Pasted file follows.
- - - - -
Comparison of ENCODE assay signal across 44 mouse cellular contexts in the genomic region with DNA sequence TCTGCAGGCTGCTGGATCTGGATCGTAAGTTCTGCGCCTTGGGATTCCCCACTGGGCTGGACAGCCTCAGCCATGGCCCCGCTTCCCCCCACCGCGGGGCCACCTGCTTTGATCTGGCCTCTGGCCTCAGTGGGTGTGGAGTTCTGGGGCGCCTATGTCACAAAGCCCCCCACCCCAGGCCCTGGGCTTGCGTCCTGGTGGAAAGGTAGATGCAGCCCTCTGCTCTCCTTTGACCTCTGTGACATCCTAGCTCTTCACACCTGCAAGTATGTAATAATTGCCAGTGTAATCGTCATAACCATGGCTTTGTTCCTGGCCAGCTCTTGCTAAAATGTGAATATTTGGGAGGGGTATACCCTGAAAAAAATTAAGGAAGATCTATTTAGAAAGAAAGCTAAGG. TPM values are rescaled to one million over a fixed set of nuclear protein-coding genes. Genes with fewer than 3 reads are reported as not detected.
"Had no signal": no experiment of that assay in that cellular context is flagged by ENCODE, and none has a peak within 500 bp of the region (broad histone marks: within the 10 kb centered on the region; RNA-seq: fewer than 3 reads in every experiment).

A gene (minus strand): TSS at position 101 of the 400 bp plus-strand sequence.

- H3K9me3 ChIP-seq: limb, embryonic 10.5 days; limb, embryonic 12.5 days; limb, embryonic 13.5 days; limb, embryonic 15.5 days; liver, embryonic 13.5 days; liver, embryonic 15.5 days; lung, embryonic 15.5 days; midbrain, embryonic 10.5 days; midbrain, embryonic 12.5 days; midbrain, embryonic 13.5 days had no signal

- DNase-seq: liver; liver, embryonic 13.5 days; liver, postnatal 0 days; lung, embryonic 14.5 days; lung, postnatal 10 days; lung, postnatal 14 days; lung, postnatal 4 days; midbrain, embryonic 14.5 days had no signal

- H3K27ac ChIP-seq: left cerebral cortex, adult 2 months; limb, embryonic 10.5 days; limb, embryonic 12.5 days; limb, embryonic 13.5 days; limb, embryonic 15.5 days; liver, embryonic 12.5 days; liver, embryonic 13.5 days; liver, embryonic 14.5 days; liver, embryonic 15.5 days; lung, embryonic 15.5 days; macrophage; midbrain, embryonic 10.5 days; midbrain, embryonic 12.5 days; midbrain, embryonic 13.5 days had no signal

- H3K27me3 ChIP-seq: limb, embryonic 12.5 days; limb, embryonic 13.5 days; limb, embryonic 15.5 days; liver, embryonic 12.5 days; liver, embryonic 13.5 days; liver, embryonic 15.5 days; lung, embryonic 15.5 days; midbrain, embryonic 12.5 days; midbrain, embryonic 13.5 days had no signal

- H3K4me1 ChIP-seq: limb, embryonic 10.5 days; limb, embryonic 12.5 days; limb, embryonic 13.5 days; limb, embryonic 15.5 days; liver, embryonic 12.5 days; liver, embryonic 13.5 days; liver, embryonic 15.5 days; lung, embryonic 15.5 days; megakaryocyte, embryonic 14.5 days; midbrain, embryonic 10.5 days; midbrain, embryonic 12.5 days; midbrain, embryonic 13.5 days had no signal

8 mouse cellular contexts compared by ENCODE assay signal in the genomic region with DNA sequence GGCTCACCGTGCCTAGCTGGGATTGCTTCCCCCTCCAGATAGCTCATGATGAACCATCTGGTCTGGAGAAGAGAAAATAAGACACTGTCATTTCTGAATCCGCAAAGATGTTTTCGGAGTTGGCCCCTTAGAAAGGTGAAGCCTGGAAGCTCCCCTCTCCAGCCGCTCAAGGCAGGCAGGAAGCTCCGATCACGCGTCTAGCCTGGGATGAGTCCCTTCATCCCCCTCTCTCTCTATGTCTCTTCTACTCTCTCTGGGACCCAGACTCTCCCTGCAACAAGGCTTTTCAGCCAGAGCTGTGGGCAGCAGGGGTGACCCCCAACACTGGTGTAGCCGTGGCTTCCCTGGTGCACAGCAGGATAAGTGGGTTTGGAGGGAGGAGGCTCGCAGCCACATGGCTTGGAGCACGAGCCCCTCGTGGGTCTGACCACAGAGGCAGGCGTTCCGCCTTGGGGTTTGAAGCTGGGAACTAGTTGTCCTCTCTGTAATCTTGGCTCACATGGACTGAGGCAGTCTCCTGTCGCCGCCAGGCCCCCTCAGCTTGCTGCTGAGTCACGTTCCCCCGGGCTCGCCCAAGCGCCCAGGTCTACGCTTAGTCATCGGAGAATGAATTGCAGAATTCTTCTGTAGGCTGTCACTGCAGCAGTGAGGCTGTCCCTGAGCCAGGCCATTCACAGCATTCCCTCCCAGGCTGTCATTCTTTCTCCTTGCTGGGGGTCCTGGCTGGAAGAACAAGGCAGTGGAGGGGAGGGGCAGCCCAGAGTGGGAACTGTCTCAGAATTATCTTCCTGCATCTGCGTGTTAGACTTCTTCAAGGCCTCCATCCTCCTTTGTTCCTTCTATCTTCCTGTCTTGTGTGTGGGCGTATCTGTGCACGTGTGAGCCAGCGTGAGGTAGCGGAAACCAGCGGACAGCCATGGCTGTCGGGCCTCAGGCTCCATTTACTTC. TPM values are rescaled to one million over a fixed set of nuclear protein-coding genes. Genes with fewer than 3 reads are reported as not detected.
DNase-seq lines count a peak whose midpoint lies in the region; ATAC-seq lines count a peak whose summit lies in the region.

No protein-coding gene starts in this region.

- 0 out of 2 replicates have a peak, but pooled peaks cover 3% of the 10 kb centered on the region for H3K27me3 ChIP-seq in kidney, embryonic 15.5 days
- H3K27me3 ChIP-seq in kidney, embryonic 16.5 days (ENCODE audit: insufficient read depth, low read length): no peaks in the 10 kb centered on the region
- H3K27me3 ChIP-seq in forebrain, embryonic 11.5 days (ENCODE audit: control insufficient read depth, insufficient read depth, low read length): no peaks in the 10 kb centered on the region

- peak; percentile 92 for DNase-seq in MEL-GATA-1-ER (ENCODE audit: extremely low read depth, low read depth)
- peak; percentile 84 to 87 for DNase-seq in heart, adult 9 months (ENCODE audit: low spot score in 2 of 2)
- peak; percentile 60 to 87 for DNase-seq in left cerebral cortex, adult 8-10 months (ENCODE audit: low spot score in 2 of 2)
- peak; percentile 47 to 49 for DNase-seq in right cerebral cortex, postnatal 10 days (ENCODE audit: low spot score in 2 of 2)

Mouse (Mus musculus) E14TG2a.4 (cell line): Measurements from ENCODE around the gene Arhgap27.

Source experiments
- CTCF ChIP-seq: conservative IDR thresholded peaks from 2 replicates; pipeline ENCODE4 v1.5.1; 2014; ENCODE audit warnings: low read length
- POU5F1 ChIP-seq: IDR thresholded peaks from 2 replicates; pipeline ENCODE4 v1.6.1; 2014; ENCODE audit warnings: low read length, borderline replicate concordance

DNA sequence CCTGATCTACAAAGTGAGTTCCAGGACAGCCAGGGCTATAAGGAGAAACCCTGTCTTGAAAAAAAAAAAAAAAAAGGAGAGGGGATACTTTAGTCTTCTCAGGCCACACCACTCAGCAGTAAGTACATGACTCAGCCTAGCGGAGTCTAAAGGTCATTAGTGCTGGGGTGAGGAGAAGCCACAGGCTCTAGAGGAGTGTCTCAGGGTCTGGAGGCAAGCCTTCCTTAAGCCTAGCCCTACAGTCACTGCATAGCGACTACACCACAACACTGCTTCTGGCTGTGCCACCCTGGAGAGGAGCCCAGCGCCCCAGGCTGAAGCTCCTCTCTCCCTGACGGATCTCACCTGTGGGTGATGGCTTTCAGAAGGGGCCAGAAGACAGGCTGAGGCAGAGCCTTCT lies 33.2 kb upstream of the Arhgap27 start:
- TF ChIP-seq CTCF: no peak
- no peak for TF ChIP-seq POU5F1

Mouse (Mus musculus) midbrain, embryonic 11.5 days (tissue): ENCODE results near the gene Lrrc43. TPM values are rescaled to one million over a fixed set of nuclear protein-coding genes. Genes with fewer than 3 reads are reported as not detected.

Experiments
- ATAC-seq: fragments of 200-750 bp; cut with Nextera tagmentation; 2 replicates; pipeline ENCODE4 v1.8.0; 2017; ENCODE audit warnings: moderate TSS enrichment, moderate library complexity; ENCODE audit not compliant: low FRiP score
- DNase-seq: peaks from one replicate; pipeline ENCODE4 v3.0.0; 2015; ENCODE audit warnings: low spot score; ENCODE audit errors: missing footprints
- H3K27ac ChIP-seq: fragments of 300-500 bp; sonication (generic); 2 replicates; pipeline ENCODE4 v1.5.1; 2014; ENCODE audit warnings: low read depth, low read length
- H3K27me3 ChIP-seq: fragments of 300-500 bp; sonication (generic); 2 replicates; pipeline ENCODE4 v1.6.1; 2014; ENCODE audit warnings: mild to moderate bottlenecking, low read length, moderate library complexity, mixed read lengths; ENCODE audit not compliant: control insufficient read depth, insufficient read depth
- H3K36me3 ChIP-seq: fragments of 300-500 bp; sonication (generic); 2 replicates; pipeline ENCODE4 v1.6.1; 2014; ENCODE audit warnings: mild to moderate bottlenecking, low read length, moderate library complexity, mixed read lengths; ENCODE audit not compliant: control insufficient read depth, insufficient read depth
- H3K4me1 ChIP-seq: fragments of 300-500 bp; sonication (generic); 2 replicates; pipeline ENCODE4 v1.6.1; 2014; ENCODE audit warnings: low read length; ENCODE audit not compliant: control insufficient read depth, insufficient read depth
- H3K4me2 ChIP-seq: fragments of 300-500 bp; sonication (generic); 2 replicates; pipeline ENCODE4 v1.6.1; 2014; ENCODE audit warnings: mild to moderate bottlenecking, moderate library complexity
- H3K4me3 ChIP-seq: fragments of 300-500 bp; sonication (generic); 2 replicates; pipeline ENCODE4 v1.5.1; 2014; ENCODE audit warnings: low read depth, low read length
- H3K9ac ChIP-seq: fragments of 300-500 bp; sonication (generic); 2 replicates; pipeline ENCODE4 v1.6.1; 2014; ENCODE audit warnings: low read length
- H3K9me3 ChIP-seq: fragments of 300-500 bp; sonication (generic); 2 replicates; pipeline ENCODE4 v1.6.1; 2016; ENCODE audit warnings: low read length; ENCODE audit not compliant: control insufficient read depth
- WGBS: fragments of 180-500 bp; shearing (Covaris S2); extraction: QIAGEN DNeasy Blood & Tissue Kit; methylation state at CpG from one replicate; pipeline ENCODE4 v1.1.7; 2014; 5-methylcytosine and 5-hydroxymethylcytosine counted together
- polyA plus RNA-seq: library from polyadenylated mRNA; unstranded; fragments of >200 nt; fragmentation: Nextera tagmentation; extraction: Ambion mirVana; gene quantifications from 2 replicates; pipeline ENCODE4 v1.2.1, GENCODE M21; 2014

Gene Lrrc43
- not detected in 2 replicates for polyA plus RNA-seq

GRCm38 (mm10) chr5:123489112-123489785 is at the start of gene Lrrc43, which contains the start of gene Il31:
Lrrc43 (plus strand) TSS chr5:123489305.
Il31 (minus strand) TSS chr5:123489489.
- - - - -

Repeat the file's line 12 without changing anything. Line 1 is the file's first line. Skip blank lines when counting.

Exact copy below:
- 0 out of 2 replicates have a peak, but pooled peaks cover 3% of the 10 kb centered on the region for H3K27me3 ChIP-seq in kidney, embryonic 15.5 days